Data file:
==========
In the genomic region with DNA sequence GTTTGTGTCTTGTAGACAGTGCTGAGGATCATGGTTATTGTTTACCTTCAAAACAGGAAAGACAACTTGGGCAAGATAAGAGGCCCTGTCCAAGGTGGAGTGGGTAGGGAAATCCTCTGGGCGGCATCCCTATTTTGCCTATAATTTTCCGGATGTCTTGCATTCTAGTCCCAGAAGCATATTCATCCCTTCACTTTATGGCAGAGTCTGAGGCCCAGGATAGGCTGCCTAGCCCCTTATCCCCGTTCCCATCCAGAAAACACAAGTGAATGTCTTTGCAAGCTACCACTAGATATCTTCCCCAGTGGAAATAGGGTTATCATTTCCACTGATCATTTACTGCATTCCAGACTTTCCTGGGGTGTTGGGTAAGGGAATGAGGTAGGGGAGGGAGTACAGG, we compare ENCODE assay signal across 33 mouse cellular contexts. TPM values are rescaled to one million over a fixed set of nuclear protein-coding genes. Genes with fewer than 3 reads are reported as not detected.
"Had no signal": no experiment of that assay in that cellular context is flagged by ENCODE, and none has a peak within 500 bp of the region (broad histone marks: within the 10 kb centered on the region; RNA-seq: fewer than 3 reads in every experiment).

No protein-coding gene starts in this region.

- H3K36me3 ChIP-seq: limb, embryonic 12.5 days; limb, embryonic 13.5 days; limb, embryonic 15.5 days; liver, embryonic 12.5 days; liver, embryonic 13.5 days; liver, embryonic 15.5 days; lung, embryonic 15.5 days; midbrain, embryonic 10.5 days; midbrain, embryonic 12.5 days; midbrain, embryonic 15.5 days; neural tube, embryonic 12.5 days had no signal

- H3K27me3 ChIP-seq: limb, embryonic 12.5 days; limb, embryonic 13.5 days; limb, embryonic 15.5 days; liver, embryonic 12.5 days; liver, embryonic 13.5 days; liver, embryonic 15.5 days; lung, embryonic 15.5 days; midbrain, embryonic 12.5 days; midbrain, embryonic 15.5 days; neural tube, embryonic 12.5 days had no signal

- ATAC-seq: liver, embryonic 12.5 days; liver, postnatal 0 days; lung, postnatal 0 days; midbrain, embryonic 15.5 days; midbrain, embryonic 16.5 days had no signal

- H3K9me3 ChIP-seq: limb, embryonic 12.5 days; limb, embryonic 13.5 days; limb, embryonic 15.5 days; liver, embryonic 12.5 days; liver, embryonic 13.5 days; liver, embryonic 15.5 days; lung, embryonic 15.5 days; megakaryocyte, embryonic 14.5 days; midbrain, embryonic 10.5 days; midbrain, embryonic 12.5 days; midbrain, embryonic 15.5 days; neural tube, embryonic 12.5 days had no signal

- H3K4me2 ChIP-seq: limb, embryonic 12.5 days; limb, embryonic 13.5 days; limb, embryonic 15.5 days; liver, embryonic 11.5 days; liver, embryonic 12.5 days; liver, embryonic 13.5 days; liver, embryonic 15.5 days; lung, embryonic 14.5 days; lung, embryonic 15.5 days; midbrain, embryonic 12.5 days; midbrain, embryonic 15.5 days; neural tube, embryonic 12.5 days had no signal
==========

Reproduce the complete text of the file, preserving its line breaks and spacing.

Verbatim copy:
In the genomic region with DNA sequence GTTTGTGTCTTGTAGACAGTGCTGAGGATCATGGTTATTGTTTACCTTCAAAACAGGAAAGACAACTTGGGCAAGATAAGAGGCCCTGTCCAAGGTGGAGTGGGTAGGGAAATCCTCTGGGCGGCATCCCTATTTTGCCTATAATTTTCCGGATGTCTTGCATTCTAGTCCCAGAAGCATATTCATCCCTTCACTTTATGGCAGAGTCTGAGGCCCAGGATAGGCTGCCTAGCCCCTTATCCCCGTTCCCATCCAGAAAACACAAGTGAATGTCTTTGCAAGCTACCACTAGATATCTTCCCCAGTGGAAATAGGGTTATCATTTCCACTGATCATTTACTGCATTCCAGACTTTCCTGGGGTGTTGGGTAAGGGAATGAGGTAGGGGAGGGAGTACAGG, we compare ENCODE assay signal across 33 mouse cellular contexts. TPM values are rescaled to one million over a fixed set of nuclear protein-coding genes. Genes with fewer than 3 reads are reported as not detected.
"Had no signal": no experiment of that assay in that cellular context is flagged by ENCODE, and none has a peak within 500 bp of the region (broad histone marks: within the 10 kb centered on the region; RNA-seq: fewer than 3 reads in every experiment).

No protein-coding gene starts in this region.

- H3K36me3 ChIP-seq: limb, embryonic 12.5 days; limb, embryonic 13.5 days; limb, embryonic 15.5 days; liver, embryonic 12.5 days; liver, embryonic 13.5 days; liver, embryonic 15.5 days; lung, embryonic 15.5 days; midbrain, embryonic 10.5 days; midbrain, embryonic 12.5 days; midbrain, embryonic 15.5 days; neural tube, embryonic 12.5 days had no signal

- H3K27me3 ChIP-seq: limb, embryonic 12.5 days; limb, embryonic 13.5 days; limb, embryonic 15.5 days; liver, embryonic 12.5 days; liver, embryonic 13.5 days; liver, embryonic 15.5 days; lung, embryonic 15.5 days; midbrain, embryonic 12.5 days; midbrain, embryonic 15.5 days; neural tube, embryonic 12.5 days had no signal

- ATAC-seq: liver, embryonic 12.5 days; liver, postnatal 0 days; lung, postnatal 0 days; midbrain, embryonic 15.5 days; midbrain, embryonic 16.5 days had no signal

- H3K9me3 ChIP-seq: limb, embryonic 12.5 days; limb, embryonic 13.5 days; limb, embryonic 15.5 days; liver, embryonic 12.5 days; liver, embryonic 13.5 days; liver, embryonic 15.5 days; lung, embryonic 15.5 days; megakaryocyte, embryonic 14.5 days; midbrain, embryonic 10.5 days; midbrain, embryonic 12.5 days; midbrain, embryonic 15.5 days; neural tube, embryonic 12.5 days had no signal

- H3K4me2 ChIP-seq: limb, embryonic 12.5 days; limb, embryonic 13.5 days; limb, embryonic 15.5 days; liver, embryonic 11.5 days; liver, embryonic 12.5 days; liver, embryonic 13.5 days; liver, embryonic 15.5 days; lung, embryonic 14.5 days; lung, embryonic 15.5 days; midbrain, embryonic 12.5 days; midbrain, embryonic 15.5 days; neural tube, embryonic 12.5 days had no signal